Notes from the Cevennes: Half a Lifetime in Provincial France by Adam Thorpe
Adam Thorpe, a “distinguished English novelist born in Paris in 1956”, has lived with his family in the Cévennes mountains, in southern France, for the past quarter-century, said Philip Womack in The Spectator. In his new book, he describes his life there through a “series of tightly controlled, involving vignettes”. While some of these are very funny – as in one “hilarious scene where the villagers take their postman hostage in protest at the post office’s imminent closure” – the overall mood is one of constant struggle. Thorpe has had to contend not only with leaks and storms and the general precariousness of the novelist’s life, but also, more recently, with the worrying implications of Brexit.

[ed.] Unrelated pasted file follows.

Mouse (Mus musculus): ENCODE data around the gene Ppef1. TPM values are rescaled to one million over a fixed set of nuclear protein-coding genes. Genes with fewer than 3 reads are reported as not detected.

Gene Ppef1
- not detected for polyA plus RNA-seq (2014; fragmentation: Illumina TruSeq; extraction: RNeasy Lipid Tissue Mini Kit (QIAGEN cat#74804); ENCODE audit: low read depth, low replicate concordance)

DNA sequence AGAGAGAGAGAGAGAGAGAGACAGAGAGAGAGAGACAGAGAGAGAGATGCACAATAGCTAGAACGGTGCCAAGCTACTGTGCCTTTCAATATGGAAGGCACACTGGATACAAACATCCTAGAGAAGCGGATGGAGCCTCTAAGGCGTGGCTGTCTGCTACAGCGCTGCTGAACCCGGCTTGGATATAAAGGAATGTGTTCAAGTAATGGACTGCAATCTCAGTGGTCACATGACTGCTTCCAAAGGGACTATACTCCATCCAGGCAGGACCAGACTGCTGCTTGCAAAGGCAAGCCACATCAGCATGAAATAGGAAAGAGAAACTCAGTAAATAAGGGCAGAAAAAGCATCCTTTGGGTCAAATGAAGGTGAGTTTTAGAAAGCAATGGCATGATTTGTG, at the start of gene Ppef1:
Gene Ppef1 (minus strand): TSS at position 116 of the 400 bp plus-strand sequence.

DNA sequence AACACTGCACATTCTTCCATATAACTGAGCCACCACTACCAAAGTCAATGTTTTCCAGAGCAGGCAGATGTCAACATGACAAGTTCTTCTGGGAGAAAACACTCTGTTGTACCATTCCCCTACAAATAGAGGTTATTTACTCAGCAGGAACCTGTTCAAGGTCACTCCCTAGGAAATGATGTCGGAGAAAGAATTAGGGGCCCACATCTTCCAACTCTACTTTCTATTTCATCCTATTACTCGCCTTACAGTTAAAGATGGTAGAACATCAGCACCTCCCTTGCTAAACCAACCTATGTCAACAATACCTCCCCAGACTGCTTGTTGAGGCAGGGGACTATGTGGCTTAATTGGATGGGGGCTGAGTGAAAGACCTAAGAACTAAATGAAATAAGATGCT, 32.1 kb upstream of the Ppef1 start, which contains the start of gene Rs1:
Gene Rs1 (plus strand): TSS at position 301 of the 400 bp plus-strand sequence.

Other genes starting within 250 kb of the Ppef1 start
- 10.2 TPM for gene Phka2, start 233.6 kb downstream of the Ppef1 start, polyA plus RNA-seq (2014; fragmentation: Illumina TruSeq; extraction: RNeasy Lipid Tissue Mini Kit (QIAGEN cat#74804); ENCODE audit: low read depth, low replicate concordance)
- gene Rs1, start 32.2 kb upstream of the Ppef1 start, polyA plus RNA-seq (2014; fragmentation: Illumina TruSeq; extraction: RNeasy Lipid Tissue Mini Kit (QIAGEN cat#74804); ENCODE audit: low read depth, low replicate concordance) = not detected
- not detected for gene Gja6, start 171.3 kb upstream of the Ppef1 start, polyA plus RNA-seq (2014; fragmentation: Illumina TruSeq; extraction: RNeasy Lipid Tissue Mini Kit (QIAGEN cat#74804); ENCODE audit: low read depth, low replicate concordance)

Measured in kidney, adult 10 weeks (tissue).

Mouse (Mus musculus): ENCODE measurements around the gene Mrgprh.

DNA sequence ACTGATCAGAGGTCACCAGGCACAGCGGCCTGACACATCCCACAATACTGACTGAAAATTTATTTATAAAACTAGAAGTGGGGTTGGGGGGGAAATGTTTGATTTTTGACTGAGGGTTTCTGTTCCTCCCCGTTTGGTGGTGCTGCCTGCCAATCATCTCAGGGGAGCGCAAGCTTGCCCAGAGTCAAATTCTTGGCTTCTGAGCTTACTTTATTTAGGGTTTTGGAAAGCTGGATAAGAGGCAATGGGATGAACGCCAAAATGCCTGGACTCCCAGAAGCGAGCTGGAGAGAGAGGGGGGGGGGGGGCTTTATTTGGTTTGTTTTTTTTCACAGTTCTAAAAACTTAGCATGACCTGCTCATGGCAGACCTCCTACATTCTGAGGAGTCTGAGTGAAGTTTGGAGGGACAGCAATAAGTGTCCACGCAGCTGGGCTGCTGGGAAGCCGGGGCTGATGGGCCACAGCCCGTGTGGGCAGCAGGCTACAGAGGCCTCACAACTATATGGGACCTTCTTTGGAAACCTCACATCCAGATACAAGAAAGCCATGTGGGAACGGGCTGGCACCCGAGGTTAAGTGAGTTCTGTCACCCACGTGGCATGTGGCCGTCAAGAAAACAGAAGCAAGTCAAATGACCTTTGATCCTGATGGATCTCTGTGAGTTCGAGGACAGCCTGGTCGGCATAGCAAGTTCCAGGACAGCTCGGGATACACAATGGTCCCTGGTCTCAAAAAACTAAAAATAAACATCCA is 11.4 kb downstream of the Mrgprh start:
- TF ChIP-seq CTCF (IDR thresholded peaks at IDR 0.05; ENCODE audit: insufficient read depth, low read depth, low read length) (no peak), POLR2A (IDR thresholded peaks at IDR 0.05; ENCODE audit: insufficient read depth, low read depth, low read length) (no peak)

This book certainly isn’t one of those “potboilers” about swapping life in England for an idyllic existence abroad, said Kate Kellaway in The Observer. On the contrary, it’s a bracing “corrective to unchecked dreams of living in France”. Yet despite the sombre tone – and Thorpe’s occasional evasiveness about his feelings – there is much to enjoy. Thorpe writes well about the “ancient, human quirkiness” of his house and about the marvellous view from his garden. He is good, too, on the oddities of the locals: a portrait of an ex-1968 rebel who now obsessively hoards junk is both “intriguing and troubling”. Ulverton (1992), Thorpe’s “masterly” debut, is a “portrait of a village drawn through time”, said Celia Brayfield in The Times. In a similar spirit, here he explores how the history of his village – and indeed of the entire region – lives on in the present. With its “ancient customs and buildings”, and “unforgiving soil”, the Cévennes is a place that hasn’t lost touch with its past. In his efforts to uncover it, Thorpe makes an “erudite and beguiling companion”.